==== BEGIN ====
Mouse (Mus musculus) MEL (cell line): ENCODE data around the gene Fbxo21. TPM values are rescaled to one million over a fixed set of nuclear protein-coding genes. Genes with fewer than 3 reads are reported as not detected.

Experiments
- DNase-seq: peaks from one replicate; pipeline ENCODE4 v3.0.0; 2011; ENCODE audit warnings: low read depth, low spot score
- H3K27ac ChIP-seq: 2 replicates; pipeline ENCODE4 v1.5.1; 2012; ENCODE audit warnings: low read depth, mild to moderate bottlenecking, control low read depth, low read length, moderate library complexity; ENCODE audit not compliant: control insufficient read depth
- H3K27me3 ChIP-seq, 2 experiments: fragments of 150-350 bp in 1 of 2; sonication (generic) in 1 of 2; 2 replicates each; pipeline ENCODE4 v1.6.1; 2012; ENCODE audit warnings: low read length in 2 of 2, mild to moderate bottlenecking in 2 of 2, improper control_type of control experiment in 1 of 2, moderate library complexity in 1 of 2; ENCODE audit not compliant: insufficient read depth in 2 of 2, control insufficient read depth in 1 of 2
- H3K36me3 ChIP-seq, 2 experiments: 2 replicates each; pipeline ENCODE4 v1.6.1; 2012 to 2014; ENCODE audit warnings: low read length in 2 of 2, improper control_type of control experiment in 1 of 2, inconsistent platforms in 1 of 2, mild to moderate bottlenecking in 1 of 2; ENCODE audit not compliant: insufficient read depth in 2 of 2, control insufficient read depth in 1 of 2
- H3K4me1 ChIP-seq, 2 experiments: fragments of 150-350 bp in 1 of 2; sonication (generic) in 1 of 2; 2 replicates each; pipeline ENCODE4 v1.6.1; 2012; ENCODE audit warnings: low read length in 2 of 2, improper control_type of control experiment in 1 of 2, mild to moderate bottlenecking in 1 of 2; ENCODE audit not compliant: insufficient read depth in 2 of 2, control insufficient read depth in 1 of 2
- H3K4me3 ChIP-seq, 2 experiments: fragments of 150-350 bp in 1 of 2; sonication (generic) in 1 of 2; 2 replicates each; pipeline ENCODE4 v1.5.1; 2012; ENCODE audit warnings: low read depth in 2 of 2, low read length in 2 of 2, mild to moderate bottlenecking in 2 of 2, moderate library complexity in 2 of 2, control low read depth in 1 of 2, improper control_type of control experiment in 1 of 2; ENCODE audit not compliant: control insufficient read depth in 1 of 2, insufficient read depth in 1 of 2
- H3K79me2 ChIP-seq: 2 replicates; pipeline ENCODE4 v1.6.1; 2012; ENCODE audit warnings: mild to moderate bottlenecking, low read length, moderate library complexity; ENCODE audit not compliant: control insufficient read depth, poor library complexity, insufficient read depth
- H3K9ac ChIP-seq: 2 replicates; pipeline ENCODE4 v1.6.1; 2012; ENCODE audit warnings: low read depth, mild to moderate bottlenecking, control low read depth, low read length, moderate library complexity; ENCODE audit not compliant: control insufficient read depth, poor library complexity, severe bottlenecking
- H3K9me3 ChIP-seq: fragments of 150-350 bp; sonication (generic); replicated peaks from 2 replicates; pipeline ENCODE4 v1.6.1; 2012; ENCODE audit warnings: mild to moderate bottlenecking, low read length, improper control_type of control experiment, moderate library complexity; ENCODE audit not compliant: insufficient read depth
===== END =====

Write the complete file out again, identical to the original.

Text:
Mouse (Mus musculus) MEL (cell line): ENCODE data around the gene Fbxo21. TPM values are rescaled to one million over a fixed set of nuclear protein-coding genes. Genes with fewer than 3 reads are reported as not detected.

Experiments
- DNase-seq: peaks from one replicate; pipeline ENCODE4 v3.0.0; 2011; ENCODE audit warnings: low read depth, low spot score
- H3K27ac ChIP-seq: 2 replicates; pipeline ENCODE4 v1.5.1; 2012; ENCODE audit warnings: low read depth, mild to moderate bottlenecking, control low read depth, low read length, moderate library complexity; ENCODE audit not compliant: control insufficient read depth
- H3K27me3 ChIP-seq, 2 experiments: fragments of 150-350 bp in 1 of 2; sonication (generic) in 1 of 2; 2 replicates each; pipeline ENCODE4 v1.6.1; 2012; ENCODE audit warnings: low read length in 2 of 2, mild to moderate bottlenecking in 2 of 2, improper control_type of control experiment in 1 of 2, moderate library complexity in 1 of 2; ENCODE audit not compliant: insufficient read depth in 2 of 2, control insufficient read depth in 1 of 2
- H3K36me3 ChIP-seq, 2 experiments: 2 replicates each; pipeline ENCODE4 v1.6.1; 2012 to 2014; ENCODE audit warnings: low read length in 2 of 2, improper control_type of control experiment in 1 of 2, inconsistent platforms in 1 of 2, mild to moderate bottlenecking in 1 of 2; ENCODE audit not compliant: insufficient read depth in 2 of 2, control insufficient read depth in 1 of 2
- H3K4me1 ChIP-seq, 2 experiments: fragments of 150-350 bp in 1 of 2; sonication (generic) in 1 of 2; 2 replicates each; pipeline ENCODE4 v1.6.1; 2012; ENCODE audit warnings: low read length in 2 of 2, improper control_type of control experiment in 1 of 2, mild to moderate bottlenecking in 1 of 2; ENCODE audit not compliant: insufficient read depth in 2 of 2, control insufficient read depth in 1 of 2
- H3K4me3 ChIP-seq, 2 experiments: fragments of 150-350 bp in 1 of 2; sonication (generic) in 1 of 2; 2 replicates each; pipeline ENCODE4 v1.5.1; 2012; ENCODE audit warnings: low read depth in 2 of 2, low read length in 2 of 2, mild to moderate bottlenecking in 2 of 2, moderate library complexity in 2 of 2, control low read depth in 1 of 2, improper control_type of control experiment in 1 of 2; ENCODE audit not compliant: control insufficient read depth in 1 of 2, insufficient read depth in 1 of 2
- H3K79me2 ChIP-seq: 2 replicates; pipeline ENCODE4 v1.6.1; 2012; ENCODE audit warnings: mild to moderate bottlenecking, low read length, moderate library complexity; ENCODE audit not compliant: control insufficient read depth, poor library complexity, insufficient read depth
- H3K9ac ChIP-seq: 2 replicates; pipeline ENCODE4 v1.6.1; 2012; ENCODE audit warnings: low read depth, mild to moderate bottlenecking, control low read depth, low read length, moderate library complexity; ENCODE audit not compliant: control insufficient read depth, poor library complexity, severe bottlenecking
- H3K9me3 ChIP-seq: fragments of 150-350 bp; sonication (generic); replicated peaks from 2 replicates; pipeline ENCODE4 v1.6.1; 2012; ENCODE audit warnings: mild to moderate bottlenecking, low read length, improper control_type of control experiment, moderate library complexity; ENCODE audit not compliant: insufficient read depth